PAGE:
After the verdict from the hospital, I went on a death-by-junk diet. And knowing what my financial situation is like, junk food comprised cheap biscuits (cookies) and coca cola. Imagine living on that all week – actually more than a week. I figured I would not put on any weight since the bloody thing seems to be reducing by itself and that I am already at risk for falling really ill so ‘what tha heck’. Then this morning my neighbour’s daughter exclaimed that my lips were black! I went to look in the mirror and truly that is what they were/are.

I admit I was a bit frightened at this discovery – this rapture was happening faster than I anticipated- so I went to google black, chapped lips in relation to HIV and came up with nothing. But it yielded many results for dehydration and reaction to the benzoic acid in sodas when consumed in large amounts. And add that to my coloured natural hair which in twists look like fat dreads and I could very well be mistaken for Fela’s offspring. Or at the very least, hisprotege.

I intend to take care of myself eventually, so I will cut out the sodas for now. I understand now that my lowered immunity is not some failure on my part but as a result of the malaria I suffered in December that almost wiped me out. And there were a few signs that I had become weak but I ignored them or tried to overcome them.

I have been watching the series Breaking Bad. (Yes I am one of those people who waits years until the noise has died down before I see a movie.) It is quite gripping, and I am inspired by Walter White, not because he keeps giving life a shot despite the issues- I see that cliche in everything- but because he really has gone past the point where he gives a shit. I want to get there. I am though, very gradually…

S**t Just Got Real : LUTH Chronicles, April 2015


(Long Post Alert)

It was supposed to be a normal day in the life of HIV positive Joie. Hospital day, I would leave home by 5.30, wait 3 hours to see a disillusioned, disinterested doctor who would ask me routine questions and give me the date for my next visit,  usually 3 months after this one.

If there was any inkling that my day would be somewhat different from the regular hospital visits i was used to, it would have been in the fact that my taxi guy came late even though I called him a little over 20 minutes before. I was enraged because I hate to be late to the hospital. The number of people that are there by 5am is unbelievable and I just want to go in and leave as quickly as possible, to make the process as painless as I can.

Anyway, I arrived there a few tens of minutes shy of 7 am and proceeded to wait as we usually do. I noticed though that I was uncontrollably sleepy, something that never happens to me. I was a bit bothered about it  wondering if it was due to my inactivity in the past few weeks.( I sustained an ankle injury while running and continued working out with it until it became unbearable so for the past few weeks I have had to avoid putting any pressure on that leg.) One of the goals I had set for myself mentally was to be at least 4kg lighter than my last weigh-in at the hospital. I had fallen really ill the month before my last visit and I lost a lot of weight so I wanted to maintain and even improve on that.  But I had not really put my mind to it as I was eating practically indiscriminately, so I was also scared that added weight might be causing my general lethargy.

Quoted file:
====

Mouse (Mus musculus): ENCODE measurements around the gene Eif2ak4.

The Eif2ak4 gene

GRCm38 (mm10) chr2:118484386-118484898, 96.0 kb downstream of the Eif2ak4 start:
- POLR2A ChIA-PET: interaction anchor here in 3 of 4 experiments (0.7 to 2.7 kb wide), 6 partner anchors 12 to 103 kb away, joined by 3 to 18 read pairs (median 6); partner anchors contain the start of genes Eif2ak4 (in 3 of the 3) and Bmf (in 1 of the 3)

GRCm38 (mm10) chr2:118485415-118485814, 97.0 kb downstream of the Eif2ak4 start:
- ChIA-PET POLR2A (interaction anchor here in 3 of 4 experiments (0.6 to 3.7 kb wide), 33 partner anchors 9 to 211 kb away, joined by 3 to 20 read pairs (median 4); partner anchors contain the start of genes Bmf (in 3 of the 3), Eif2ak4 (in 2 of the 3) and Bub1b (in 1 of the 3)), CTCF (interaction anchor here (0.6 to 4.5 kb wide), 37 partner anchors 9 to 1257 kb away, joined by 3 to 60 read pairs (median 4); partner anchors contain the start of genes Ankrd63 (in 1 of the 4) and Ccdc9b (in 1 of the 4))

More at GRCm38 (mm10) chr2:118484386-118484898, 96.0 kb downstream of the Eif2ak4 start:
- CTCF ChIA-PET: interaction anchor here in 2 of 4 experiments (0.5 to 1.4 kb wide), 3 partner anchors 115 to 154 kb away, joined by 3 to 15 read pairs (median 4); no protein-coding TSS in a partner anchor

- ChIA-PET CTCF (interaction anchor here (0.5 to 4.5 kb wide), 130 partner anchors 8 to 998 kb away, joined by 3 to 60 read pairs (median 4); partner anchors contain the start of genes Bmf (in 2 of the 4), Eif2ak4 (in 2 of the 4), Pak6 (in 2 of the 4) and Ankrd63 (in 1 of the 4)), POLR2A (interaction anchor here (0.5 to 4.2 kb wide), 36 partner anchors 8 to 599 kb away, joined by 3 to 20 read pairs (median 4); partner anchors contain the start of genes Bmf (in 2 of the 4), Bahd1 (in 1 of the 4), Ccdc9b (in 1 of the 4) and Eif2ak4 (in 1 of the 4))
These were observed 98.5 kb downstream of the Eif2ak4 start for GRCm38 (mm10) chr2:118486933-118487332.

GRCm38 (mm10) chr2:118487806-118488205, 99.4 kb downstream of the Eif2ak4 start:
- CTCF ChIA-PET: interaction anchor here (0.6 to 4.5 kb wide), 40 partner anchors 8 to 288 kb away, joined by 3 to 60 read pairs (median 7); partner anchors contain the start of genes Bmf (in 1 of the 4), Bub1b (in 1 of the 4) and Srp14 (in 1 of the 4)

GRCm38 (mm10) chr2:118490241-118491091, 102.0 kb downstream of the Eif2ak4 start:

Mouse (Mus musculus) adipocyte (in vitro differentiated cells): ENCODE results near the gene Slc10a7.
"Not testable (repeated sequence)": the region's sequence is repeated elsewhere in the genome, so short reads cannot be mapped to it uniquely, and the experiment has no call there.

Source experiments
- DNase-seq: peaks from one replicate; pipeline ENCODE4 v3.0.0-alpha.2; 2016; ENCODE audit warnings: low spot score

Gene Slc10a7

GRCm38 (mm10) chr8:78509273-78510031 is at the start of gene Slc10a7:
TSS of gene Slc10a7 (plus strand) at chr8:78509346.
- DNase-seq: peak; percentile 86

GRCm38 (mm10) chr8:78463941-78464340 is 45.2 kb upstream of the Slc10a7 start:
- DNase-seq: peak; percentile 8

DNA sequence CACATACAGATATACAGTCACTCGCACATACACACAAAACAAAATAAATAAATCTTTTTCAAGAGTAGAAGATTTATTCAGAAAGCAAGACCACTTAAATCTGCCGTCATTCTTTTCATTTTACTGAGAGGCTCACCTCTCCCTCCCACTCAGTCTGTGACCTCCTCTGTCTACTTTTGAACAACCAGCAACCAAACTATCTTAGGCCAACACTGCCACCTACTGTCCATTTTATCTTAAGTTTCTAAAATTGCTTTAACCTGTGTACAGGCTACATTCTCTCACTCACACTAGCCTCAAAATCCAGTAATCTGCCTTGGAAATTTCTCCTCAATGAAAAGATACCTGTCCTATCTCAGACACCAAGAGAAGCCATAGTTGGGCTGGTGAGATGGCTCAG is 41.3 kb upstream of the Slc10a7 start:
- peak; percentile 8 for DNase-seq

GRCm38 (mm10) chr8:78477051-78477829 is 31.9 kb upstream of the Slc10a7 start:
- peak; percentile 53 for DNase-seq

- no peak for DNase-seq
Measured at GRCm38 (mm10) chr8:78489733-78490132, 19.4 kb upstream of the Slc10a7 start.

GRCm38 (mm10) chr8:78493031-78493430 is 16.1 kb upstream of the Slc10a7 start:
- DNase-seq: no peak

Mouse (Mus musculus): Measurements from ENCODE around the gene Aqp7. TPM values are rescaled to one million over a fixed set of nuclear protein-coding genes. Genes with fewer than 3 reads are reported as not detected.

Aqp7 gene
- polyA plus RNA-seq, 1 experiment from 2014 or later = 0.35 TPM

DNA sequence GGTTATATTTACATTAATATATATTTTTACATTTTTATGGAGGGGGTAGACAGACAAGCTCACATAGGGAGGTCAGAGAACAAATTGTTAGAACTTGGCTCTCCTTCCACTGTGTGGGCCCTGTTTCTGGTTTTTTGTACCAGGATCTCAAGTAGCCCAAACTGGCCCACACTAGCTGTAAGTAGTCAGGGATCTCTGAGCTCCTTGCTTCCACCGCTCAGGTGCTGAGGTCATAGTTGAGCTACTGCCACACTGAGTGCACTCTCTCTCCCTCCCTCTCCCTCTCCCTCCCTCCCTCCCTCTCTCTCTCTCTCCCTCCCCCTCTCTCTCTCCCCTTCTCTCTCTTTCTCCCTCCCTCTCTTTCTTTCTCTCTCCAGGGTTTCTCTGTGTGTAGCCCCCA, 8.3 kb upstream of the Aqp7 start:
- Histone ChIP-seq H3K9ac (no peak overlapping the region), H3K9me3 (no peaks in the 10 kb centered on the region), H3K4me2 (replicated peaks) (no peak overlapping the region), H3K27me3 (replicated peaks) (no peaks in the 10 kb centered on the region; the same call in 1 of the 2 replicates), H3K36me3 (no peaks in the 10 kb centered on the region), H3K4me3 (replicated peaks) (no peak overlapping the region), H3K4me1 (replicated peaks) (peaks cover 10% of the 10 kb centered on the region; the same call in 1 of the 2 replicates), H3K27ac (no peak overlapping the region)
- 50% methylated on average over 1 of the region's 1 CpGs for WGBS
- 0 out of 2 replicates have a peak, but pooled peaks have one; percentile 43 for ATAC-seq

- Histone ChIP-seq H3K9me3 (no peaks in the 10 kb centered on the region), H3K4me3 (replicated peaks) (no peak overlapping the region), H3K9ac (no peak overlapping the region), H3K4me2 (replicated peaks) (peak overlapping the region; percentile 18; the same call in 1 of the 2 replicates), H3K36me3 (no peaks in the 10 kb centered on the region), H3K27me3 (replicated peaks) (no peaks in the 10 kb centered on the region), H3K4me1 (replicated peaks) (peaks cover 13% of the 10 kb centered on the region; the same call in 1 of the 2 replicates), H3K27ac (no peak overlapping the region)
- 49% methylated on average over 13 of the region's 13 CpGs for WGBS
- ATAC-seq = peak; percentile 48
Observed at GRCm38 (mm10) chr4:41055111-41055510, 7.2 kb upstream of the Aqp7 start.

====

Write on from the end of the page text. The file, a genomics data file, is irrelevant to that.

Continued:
They started off really late at the clinic; around 9 am. Maybe there was another doctors’ strike, maybe because there was a power cut – and we all know they do not work if there is no power, even if it is clear as day- or maybe because they felt like. I don’t know, only Jesus can tell.  We were ushered in to be weighed by a polite, young gentleman. He referred to the patients as ‘Mummy’, ‘Daddy’, ‘Aunty’ and ‘Uncle’ out of respect. I  caught myself wondering when he would be taught the ropes and become rude to everyone.  I was quite surprised when I stepped on the scale, to discover I had lost another 3kg. I did not doubt the scales because my previously snug, now slightly loose, clothes had given an indication, but I was taken aback since, based on my diet and exercise the few weeks before, I had little reason to lose weight.

The kind, elderly matron, who seems to have taken a liking to me, took my case note out of the pile and dropped it on the table of a doctor . This doctor is probably the nicest and most thorough in the clinic but that is not saying much considering the competition is minimal. My being attended to by her proved to be a curse and a blessing on the long run.  As I waited. I observed quite a few people in very chronic stages of the infection being helped around, ostensibly by relatives. These people, were in the stage referred to as ‘wasting’, they had experienced extreme weight loss, they looked pale and gaunt, and seemed too weak to move without aid, or even to speak loudly. I wondered which of them had become like this because they had to wait for drugs or because they were in denial. There was a particular gentleman who was very tall and light-skinned. In his days of health, he probably would have been seen as attractive to women who liked fair complexioned men. He had a tattoo on his arm. I began to wonder if he had been a ‘playboy’ if he caught it through promiscuity. Can you imagine? I, who am in the same shoes was attempting to judge him?!!